Global Animal Agriculture Conference

UPDATE: Speaking at the opening of a prestigious international Greenhouse Gases and Animal Agriculture Conference at University College Dublin this morning, the new Minister of State at the Department of Agriculture, Food and the Martine, Tom Hayes TD emphasised the importance of a strong, sustainable Irish agriculture sector.

“Ireland continues to build on the strengths of its green image and is deeply committed to maintain sound agricultural practices. Our aim is to maximise the food production strengths that are intrinsic to the Irish agri-food sector, particularly our environmentally friendly grass-based production system”.

The world population is set to increase to nine billion by 2050. It is also projected that the increasing population, along with a growing middle class in large countries such as China and India, will lead to a 50 per cent increase in demand for food production by 2030. It is vital that countries with efficient systems of agricultural food production such as Ireland are able to increase their production in the most sustainable manner so as to meet this critical food security challenge.

The Joint Research Centre of the European Commission has found that Ireland’s dairy industry has the lowest carbon footprint in Europe, while our beef production is also one of the most carbon-efficient.

Since 2011, the rollout of Bord Bia’s Origin Green carbon footprint monitoring for all of its quality-assured beef farms, has further enhanced Ireland’s beef production carbon efficiency profile at international level.

Concluding, Minister Hayes said:Balancing the demands of producing more food to attain global food security for an ever increasing population while, at the same time combating climate change, is one of the most important challenges facing governments, industry and policy makers alike.”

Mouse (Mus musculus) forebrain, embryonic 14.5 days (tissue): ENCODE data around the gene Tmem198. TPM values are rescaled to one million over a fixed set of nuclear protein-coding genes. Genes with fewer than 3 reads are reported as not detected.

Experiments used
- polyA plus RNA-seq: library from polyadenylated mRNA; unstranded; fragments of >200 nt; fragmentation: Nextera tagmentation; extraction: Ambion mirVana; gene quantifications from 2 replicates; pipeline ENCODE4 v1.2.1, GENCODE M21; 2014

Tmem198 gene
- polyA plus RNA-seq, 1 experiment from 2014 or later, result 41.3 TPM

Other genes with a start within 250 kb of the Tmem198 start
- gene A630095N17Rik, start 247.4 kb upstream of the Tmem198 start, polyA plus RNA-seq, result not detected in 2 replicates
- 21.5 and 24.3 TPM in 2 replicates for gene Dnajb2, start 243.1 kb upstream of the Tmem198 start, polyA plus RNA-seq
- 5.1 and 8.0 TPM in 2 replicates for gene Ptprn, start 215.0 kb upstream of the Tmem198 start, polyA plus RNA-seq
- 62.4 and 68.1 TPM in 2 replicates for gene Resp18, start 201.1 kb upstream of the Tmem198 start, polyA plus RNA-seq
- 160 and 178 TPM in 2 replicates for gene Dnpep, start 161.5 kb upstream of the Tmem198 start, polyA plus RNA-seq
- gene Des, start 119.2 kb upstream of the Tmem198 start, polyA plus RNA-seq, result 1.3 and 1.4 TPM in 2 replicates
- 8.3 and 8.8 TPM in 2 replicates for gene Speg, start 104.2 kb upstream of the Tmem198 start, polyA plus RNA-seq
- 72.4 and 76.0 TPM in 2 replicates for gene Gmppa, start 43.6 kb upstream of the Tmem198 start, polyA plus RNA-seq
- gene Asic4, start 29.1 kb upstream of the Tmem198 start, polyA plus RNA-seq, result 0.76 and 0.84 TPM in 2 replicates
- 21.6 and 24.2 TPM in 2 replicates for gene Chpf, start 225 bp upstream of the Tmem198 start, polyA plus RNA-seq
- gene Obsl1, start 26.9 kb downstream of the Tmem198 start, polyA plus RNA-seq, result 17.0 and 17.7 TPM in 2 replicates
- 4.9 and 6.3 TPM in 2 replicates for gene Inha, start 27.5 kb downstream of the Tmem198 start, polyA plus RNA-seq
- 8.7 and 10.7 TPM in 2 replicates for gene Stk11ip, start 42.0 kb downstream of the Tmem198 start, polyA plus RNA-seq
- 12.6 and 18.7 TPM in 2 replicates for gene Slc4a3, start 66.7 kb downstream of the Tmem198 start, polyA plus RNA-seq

The international Greenhouse Gases and Animal Agriculture Conference is being hosted this year by Teagasc, and involves participation by scientific speakers and delegates from throughout the globe and builds on previous successful meetings in the series. The conference, which runs until the 26 June, will focus on advancements in the areas of animal derived greenhouse gas mitigation since the last meeting in Banff, Canada, in 2010.

Speaking at the Conference, Dr Frank O’Mara, director of research at Teagasc, said agriculture globally has an emissions challenge. “Improved efficiency can do a lot to reduce GHG emissions footprint, but there is also an urgent need to find breakthrough mitigation and adaption solutions,” he said.

“Ireland has environmentally friendly grass-based feed production systems of dairy and beef production, which provides Ireland with a significant competitive advantage. It allows high-quality food production with some of the lowest food carbon intensities at EU and global level, on a per unit produced basis.  Sustainability is central to Ireland’s agricultural expansion plans as outlined in the Food Harvest 2020 report. It aims to achieve sustainable growth, through increased efficiency, achieving higher productivity and greater competitiveness in primary agriculture.”

Teagasc recently produced a ‘Marginal Abatement Cost Curve’ for GHG emissions in Ireland, which demonstrates the potential impact of measures such as management, improved genetics and more efficient use of resources.

“Teagasc has also developed a knowledge transfer tool called the ‘Carbon Navigator’ that can be used to give guidance to farmers on measures they can adopt to reduce their GHG emissions and improve profitability ,” said Dr O’Mara.  A special edition of the TResearch has been produced by Teagasc on the GGAA Conference, it’s a scientific magazine and it’s available on www.teagasc.ie

Pictured at the launch (from left): Alexander Evans, Head of School, Dean of Agricultural Scciences, UCD; Dr Shane Colgan, EPA; Simon Coveney TD, Minister for Agriculture; and Frank O’Mara, Teagasc ; at the announcement of the GGAA 2013 that takes place in UCD  from 23-26th of June 2013 Photo: Johnny Bambury

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